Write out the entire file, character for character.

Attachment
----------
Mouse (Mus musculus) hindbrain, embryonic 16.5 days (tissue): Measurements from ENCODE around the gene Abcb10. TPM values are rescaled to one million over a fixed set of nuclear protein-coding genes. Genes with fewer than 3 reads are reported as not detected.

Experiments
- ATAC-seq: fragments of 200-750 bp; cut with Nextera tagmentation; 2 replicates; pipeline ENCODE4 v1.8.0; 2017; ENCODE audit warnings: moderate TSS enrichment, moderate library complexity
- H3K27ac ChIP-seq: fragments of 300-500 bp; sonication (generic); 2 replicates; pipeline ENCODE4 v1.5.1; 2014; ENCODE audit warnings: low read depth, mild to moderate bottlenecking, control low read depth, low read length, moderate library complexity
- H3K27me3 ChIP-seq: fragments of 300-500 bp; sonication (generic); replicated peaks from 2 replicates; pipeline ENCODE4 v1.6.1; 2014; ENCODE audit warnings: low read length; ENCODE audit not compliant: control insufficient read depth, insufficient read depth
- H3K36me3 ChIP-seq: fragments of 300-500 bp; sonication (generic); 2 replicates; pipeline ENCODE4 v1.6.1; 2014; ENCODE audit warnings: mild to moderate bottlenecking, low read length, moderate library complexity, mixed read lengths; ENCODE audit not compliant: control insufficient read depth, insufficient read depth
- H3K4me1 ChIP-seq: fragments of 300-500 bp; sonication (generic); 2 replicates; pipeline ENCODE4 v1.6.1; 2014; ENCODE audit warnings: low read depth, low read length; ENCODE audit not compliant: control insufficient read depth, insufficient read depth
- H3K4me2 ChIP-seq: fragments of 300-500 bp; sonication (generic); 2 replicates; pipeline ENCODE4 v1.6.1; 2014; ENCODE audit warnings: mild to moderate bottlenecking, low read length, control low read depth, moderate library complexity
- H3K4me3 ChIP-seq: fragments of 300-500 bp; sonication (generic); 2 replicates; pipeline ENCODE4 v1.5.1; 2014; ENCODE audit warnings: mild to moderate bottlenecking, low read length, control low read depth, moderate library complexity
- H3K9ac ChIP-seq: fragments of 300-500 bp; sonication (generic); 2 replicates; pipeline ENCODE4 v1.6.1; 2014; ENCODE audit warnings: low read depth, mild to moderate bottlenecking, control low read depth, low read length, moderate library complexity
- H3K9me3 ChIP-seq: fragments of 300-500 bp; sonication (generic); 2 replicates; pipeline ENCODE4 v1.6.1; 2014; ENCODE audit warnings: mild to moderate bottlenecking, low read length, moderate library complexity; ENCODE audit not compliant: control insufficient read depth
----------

Mouse (Mus musculus) hindbrain, embryonic 16.5 days (tissue): Measurements from ENCODE around the gene Abcb10. TPM values are rescaled to one million over a fixed set of nuclear protein-coding genes. Genes with fewer than 3 reads are reported as not detected.

Experiments
- ATAC-seq: fragments of 200-750 bp; cut with Nextera tagmentation; 2 replicates; pipeline ENCODE4 v1.8.0; 2017; ENCODE audit warnings: moderate TSS enrichment, moderate library complexity
- H3K27ac ChIP-seq: fragments of 300-500 bp; sonication (generic); 2 replicates; pipeline ENCODE4 v1.5.1; 2014; ENCODE audit warnings: low read depth, mild to moderate bottlenecking, control low read depth, low read length, moderate library complexity
- H3K27me3 ChIP-seq: fragments of 300-500 bp; sonication (generic); replicated peaks from 2 replicates; pipeline ENCODE4 v1.6.1; 2014; ENCODE audit warnings: low read length; ENCODE audit not compliant: control insufficient read depth, insufficient read depth
- H3K36me3 ChIP-seq: fragments of 300-500 bp; sonication (generic); 2 replicates; pipeline ENCODE4 v1.6.1; 2014; ENCODE audit warnings: mild to moderate bottlenecking, low read length, moderate library complexity, mixed read lengths; ENCODE audit not compliant: control insufficient read depth, insufficient read depth
- H3K4me1 ChIP-seq: fragments of 300-500 bp; sonication (generic); 2 replicates; pipeline ENCODE4 v1.6.1; 2014; ENCODE audit warnings: low read depth, low read length; ENCODE audit not compliant: control insufficient read depth, insufficient read depth
- H3K4me2 ChIP-seq: fragments of 300-500 bp; sonication (generic); 2 replicates; pipeline ENCODE4 v1.6.1; 2014; ENCODE audit warnings: mild to moderate bottlenecking, low read length, control low read depth, moderate library complexity
- H3K4me3 ChIP-seq: fragments of 300-500 bp; sonication (generic); 2 replicates; pipeline ENCODE4 v1.5.1; 2014; ENCODE audit warnings: mild to moderate bottlenecking, low read length, control low read depth, moderate library complexity
- H3K9ac ChIP-seq: fragments of 300-500 bp; sonication (generic); 2 replicates; pipeline ENCODE4 v1.6.1; 2014; ENCODE audit warnings: low read depth, mild to moderate bottlenecking, control low read depth, low read length, moderate library complexity
- H3K9me3 ChIP-seq: fragments of 300-500 bp; sonication (generic); 2 replicates; pipeline ENCODE4 v1.6.1; 2014; ENCODE audit warnings: mild to moderate bottlenecking, low read length, moderate library complexity; ENCODE audit not compliant: control insufficient read depth